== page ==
- Add a new sub element to <configChanges> named, localization.
  - replacements for localization changes will work the same as for build changes, including replacement

tokens, expect that replacements are specified as properties of the current BuildContext object.
    - BuildEngine implementations should be able to override a method to create a BuildContext

implementation, such as SandcastleBuildContext, so that properties such as Lcid and Locale are dynamic.
  - When a localized build starts (not the BuildStarting event but the first step of a localized build, which

is executed repeatedly within a single build - once for each locale), the configured localization
    changes are applied, for the current local, to the working copy of the build assembler config files. 

Build assembler must then be executed against the localized copy.  (The original copy must not be


** The explanations above were created before this example.  This example illustrates the _better_ approach

when there are conflicts in the notes above since it's more thought out.


- DaveSexton.DocProject.dll.config -

Sandcastle presentation configuration section

  <presentation name="..."

... all of the attributes that currently appear in a presentation's add element ... >
      <add name="RunningHeaderText" type="System.String" displayName="Running header text"
           description="The text that will appear at the top of each topic." category="Configuration"

sort="80" />  <!-- the specified type must be convertible to and from System.String

(serialization is not supported) -->
      <item name="runningHeaderText" value="RunningHeaderText"/>

<!-- value is the name of a dynamic project option here, but it can be any property that

exists on a DocProjectOptions implementation -->
      <step type="type name" assembly="assembly name"/>

<!-- steps are inserted before the Create Shared Content step in the order that

they are added here -->

  ... more presentations

    ... all of the stuff that is currently in the configChanges section ...

    Note that the default comments folder should be changed from Comments\*.xml to Comments\default\*.xml

since comments should be segregated by locale; 'default' is used since the default locale can be changed.
    <add name="assign default reference links locale" ....
         xpath="find ResolveReferenceLinksComponent2 locale attribute"
         value0="Locale" />  <!-- Locale refers to a property (that must be added) on the

SandcastleSettings class -->
    <add name="assign reference links locale" ....
         xpath="find ResolveReferenceLinksComponent2 locale attribute"
         value0="Locale" required="true" />
    <!-- Locale refers to a property on the SandcastleBuildContext class (this class does not currently

exist; it will derive from BuildContext) -->
    <!-- The required attribute indicates that append should be used if no node is matched by xpath;

although, I'm not sure if I'll be able to determine programmatically whether xpath is selecting an

attribute or an element -->

    <add name="assign localized comments" ....
         xpath="find CopyFromIndexComponent with index name='comments' and select


value0="Locale" />

    <add name="assign shared content items" ....
         xpath="find all of the shared content component's content items that start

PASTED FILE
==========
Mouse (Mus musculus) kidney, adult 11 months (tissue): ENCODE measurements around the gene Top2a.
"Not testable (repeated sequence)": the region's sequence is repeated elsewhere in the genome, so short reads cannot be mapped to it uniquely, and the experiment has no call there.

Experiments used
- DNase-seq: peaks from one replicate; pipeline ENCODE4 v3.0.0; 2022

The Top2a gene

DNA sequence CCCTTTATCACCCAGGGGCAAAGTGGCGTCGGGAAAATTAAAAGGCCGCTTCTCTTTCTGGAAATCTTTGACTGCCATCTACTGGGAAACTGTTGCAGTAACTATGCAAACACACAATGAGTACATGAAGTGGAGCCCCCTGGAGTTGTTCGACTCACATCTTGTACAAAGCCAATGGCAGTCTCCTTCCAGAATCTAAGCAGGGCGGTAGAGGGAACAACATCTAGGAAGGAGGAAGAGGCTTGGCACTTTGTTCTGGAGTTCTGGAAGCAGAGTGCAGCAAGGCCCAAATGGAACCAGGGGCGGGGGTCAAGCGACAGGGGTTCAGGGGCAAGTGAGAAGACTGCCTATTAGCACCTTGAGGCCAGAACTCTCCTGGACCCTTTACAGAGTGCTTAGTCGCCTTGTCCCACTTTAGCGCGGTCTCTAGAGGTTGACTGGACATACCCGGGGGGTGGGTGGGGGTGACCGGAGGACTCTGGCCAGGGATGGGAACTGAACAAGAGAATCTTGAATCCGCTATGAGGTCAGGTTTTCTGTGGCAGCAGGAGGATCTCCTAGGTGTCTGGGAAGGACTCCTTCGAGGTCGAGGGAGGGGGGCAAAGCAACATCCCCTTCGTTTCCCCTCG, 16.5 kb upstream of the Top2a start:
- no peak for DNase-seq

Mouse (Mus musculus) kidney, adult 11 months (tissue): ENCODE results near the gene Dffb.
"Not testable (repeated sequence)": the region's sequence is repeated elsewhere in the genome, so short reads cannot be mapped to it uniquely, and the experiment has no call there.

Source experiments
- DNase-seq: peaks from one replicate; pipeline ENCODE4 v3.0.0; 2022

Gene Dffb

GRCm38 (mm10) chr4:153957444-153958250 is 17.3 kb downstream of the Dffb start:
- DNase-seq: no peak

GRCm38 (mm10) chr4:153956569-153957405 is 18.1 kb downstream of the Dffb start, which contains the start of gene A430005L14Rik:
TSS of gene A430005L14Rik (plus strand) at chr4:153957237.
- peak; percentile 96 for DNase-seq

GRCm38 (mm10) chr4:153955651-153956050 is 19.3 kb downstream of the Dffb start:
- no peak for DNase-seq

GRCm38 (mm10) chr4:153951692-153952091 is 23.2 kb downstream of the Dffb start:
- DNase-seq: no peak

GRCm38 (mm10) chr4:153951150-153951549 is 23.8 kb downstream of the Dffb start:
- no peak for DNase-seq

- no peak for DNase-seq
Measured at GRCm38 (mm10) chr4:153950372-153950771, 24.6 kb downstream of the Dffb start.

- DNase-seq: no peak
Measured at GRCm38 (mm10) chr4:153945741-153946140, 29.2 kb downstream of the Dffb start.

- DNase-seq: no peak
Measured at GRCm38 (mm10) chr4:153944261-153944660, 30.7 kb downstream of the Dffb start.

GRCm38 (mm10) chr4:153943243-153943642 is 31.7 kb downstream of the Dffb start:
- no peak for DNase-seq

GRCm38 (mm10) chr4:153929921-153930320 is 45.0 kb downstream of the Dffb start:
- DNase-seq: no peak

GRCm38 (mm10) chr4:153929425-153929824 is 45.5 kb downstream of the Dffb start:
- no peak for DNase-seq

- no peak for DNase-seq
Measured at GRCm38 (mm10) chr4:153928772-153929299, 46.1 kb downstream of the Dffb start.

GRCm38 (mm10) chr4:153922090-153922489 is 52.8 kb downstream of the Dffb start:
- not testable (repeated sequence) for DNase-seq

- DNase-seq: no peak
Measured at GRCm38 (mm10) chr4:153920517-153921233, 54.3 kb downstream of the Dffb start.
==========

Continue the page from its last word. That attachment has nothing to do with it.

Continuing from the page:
with ..\..\Help\Presentation\"
         replaceWith="..\..\Help\Presentation\content\{0}\{1}" value0="Locale" value1="Regex:[^\\]+.xml"
         collection="true" />  <!-- the collection attribute will indicate whether xpath is expected to

return a node collection, in which case this change is applied to each node -->

April 02, 2008

Auto-Input Protection 2.0 Beta Is Now Available

I've just deployed Auto-Input Protection 2.0 Beta to CodePlex.  (Finally!)

It was changed from a Production release to a Beta release because there are so many breaking changes, although I'm confident that it works since I've been using it on my blog for the last week or two.  I've even fixed a few bugs during that time.

The release page lists the breaking changes and most of the new features.

Here are a couple that aren't mentioned:

  • All of the provider collection elements in the web.config file are now optional.  (It used to be that just the <filters> element was optional.)
  • CrossHatchAutoInputProtectionFilterProvider is now built-in.  Instead of using a diagonal cross hatch each time it selects a HatchStyle value at random, although you can configure it to use a single style if you want.
  • The ProviderHelper class is now public.  It's useful for parsing configuration values from strings into other types.
  • An ASP.NET Web Application project, for testing AIP, is part of the source code provided by the installer.
  • You now have the choice of using the ASP.NET cache or session state to store challenges on the server.  With out-of-process session state, AIP can be used in web farm scenarios.

This release fixes a security flaw that was reported for AIP 1.0.0.  If you find any other flaws please don't hesitate to report them to me so that I can try to fix them.

Note that due to the flaw I've added some new behaviors to help secure AIP; however, it may not be appropriate for immediate use in some scenarios.  A timeout is now implemented that will cause validation to fail if a user does not respond in a timely manner (30 seconds).

If you are using the control on a blog (like me) or any other page that contains reading material or data entry fields, then you can increase the default timeout by setting the ValidationTimeout property on the AIP web control.